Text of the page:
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Al Agnew

Smallmouth Issues/msa Meeting

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I haven't found the study itself, but from a list of all studies, I believe this is it: 1975 F0067 The effect of a "Fish-For-Fun" regulation on black bass upon the standing crop of fish in Courtois Creek. Fajen, Otto F.

Catch-and-release is not a new idea to either fishermen or the MDC. Like I said, it was a long time ago, and it was way before I thought I could tell the MDC how to manage fisheries, so I just accepted their findings and moved on.

If you're interested in all the studies conducted between 1953 and 2001, you can find them here http://mdc4.mdc.mo.g...uments/2271.pdf

These guys act like real "scientists."

Was that another slam against the MDC?

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Guess I need to be much more simple about the way I put things. I was being facetious. Just check out some of these studies on the link I provided. These guys are real scientists. Did you also take "and it was way before I thought I could tell the MDC how to manage fisheries" literally as well?

Sorry for the confusion.

Be serious, Ron.. There are lives at stake!

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Guess I need to be much more simple about the way I put things. I was being facetious. Just check out some of these studies on the link I provided. These guys are real scientists. Did you also take "and it was way before I thought I could tell the MDC how to manage fisheries" literally as well?

Sorry for the confusion.

With crawfish burrowed in and hibernating out of sight, no insects, no lizards, no worms, no terrestrials, etc., the menu may be narrowed to minnows, so this may be the key to the migrations.

I’ve known for decades that smallmouth migrate to deeper pools during the winter, and I always suspected that because of a slower metabolism, many of them probably hide under rocks and ledges in a prolonged stupor, but I now suspect that, at least on this river, they migrate for many miles, and it is possible that they not only are looking for deeper holes, but following the food sources.

Let me make sure I am following you now. Crawdads hibernate and minnows migrate. Thus the smallmouth are just following the minnows. So it should be that the crappie, LM and Spotted bass, goggle eye, catfish, gar and a number of other speices of fish that inhabit the creeks and rivers that feed on minnows should also be following the minnow migration in what would rival wildebeest crossing the Serengeti plains of Africa.

Not sure it is a matter of being simple about the way you put things but, maybe one of displaying the knowledge you should have aquired during your 300 days of fishing and guiding for the last 30 years.

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Government agencies in general tend to forget sometimes they are paid to serve and not annointed to govern. In the case of the MDC, I feel they are generally good guys with a desire to really make things better. They just never work fast enough for me. (except for didymo). I know they have dozens of groups with their own agendas to deal with and probably have to walk the tightrope and can't make any waves.

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The two stream stretches that are 1 fish 18 inch limit right now are vastly different situations. The Gasconade stretch is big enough for a LOT of jetboat use, and gets a LOT of fishing pressure. I haven't fished it all that much, but find it to be better fishing than stretches immediately above and below it, and as good or better than a lot of similar waters elsewhere. The upper Jacks Fork, on the other hand, is too small for jetboats, gets too low to float by mid-summer, and so gets much less fishing pressure. The fishing on it is very good, but is that because of the lack of pressure or the (often ignored) regulations?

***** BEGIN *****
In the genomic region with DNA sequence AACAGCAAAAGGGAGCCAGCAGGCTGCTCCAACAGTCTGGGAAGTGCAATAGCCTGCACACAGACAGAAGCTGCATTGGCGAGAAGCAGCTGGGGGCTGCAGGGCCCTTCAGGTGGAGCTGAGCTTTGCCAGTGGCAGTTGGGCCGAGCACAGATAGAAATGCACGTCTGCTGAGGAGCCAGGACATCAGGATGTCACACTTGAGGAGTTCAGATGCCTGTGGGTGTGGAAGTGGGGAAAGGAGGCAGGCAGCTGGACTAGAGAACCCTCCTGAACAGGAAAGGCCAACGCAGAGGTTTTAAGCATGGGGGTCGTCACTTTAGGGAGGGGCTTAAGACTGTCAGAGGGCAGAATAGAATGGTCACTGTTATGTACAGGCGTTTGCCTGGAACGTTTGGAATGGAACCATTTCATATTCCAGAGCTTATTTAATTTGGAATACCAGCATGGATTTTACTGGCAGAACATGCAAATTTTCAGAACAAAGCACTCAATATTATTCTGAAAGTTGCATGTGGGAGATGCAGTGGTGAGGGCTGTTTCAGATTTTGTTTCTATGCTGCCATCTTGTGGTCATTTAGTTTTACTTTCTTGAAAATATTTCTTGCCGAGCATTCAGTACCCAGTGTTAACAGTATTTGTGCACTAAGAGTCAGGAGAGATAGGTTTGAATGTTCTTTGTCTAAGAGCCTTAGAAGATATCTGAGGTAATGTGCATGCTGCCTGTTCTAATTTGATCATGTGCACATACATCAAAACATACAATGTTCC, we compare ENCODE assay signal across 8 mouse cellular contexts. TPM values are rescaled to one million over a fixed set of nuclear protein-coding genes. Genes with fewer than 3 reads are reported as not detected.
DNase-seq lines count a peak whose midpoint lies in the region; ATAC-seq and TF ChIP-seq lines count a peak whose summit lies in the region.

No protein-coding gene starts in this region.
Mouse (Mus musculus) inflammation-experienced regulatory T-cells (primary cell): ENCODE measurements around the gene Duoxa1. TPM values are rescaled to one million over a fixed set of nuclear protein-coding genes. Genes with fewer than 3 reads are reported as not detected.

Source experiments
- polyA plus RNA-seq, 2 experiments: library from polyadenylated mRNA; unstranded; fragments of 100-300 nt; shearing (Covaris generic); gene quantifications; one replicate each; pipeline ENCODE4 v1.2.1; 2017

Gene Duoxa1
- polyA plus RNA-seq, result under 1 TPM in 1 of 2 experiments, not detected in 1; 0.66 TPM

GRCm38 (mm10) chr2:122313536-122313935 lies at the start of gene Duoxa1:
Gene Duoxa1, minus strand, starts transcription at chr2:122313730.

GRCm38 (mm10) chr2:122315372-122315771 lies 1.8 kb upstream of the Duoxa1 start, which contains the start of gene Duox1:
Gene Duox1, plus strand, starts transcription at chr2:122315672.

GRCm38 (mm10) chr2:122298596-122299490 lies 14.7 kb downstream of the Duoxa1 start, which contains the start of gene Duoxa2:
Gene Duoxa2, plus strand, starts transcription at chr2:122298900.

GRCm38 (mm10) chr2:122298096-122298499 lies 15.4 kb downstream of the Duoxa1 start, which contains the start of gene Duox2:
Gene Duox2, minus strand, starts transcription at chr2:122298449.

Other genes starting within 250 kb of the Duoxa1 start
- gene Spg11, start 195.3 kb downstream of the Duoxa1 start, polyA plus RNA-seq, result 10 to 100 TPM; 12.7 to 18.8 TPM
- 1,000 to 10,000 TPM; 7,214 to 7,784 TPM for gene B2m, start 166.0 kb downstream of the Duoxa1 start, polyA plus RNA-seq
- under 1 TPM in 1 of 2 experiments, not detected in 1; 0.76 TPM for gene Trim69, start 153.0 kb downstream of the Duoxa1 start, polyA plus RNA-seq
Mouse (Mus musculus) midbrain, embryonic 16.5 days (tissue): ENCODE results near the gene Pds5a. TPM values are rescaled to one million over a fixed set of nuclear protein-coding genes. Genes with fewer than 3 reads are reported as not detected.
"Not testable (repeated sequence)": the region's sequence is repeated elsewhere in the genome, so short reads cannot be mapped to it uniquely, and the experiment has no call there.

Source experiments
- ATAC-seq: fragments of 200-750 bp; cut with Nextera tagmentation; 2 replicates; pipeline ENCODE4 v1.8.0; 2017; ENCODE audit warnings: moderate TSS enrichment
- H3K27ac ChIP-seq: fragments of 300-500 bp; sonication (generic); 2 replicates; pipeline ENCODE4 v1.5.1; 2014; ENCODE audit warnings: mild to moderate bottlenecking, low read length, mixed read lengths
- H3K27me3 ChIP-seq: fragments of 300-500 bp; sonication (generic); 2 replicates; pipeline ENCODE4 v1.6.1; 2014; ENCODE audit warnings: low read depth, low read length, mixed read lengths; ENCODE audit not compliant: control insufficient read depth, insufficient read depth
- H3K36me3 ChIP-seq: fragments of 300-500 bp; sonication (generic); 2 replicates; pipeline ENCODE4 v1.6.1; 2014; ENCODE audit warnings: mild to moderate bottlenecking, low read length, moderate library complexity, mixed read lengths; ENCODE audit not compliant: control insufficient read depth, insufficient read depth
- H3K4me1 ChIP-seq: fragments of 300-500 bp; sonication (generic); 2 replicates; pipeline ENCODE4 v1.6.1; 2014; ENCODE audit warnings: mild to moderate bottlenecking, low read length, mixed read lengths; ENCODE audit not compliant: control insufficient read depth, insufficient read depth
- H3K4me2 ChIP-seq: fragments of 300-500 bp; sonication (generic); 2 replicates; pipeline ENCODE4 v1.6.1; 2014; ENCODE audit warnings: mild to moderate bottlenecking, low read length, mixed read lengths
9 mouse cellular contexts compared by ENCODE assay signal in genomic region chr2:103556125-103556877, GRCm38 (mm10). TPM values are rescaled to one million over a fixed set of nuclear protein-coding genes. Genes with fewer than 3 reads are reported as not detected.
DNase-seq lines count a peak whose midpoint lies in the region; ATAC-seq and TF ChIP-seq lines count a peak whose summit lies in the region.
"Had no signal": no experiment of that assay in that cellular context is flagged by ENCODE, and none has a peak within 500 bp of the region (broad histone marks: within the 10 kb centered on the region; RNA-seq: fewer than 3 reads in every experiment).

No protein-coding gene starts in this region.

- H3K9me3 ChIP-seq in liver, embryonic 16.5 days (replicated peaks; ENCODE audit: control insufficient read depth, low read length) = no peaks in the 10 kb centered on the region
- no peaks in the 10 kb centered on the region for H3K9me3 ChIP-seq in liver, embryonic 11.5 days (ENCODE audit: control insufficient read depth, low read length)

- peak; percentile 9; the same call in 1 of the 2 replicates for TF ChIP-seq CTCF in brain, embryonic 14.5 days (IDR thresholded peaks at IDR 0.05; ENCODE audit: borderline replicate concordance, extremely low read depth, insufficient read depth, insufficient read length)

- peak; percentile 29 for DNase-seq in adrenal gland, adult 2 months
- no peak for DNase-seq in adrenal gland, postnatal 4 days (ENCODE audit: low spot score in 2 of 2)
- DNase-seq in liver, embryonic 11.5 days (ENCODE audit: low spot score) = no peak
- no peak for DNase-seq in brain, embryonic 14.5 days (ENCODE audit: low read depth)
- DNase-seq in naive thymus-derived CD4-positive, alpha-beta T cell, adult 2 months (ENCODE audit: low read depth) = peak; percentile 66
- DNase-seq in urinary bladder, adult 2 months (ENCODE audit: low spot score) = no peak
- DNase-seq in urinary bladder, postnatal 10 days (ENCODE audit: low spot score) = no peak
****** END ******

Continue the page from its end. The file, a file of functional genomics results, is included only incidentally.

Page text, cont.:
Of the stretches with a 1 fish, 15 inch limit that I fish, I think the fishing is better on them than on stretches immediately upstream or downstream on the same river.

Guys, I'm going to say something almost sacrilegious here. We continually hear the mantra about habitat being so very important. Good habitat equals good populations of fish. We need to improve habitat before we start talking about regulations.

Well, it has been my experience that the biggest key to good versus mediocre fishing is pressure. I fish several smallish streams with what could only be considered poor habitat. Long stretches of shallow water. Lots of graveled in pools. But they get little fishing pressure (often partly because they ARE poor habitat). And, they are excellent fishing in the warm weather months, with some big fish in them. I've written here before about them. A very small wading creek, very little water over about 3 feet deep, lots of pools two feet deep or less--and it produces excellent numbers of smallies up to 18 inches, with the occasional 19 incher. A marginally floatable creek with few pools over 3 feet deep, not even a lot of cover, but it was chock full of 17-19 inch fish last summer. Another marginally floatable creek, good habitat in upper sections but deteriorating as you go downstream until it is miles between the occasional deep pools, but the fishing is just about as good in that poor habitat as in the good stuff. And my home river, which is not only very shallow because of mine waste filling it in, but also suffers from a lot of the ills of urbanization--but I can still catch plenty of fish from it.

Habitat improvement is a long, difficult process, but it should be attempted. However, I think we could have decent fishing even in very poor habitat if the fish were given more protection.

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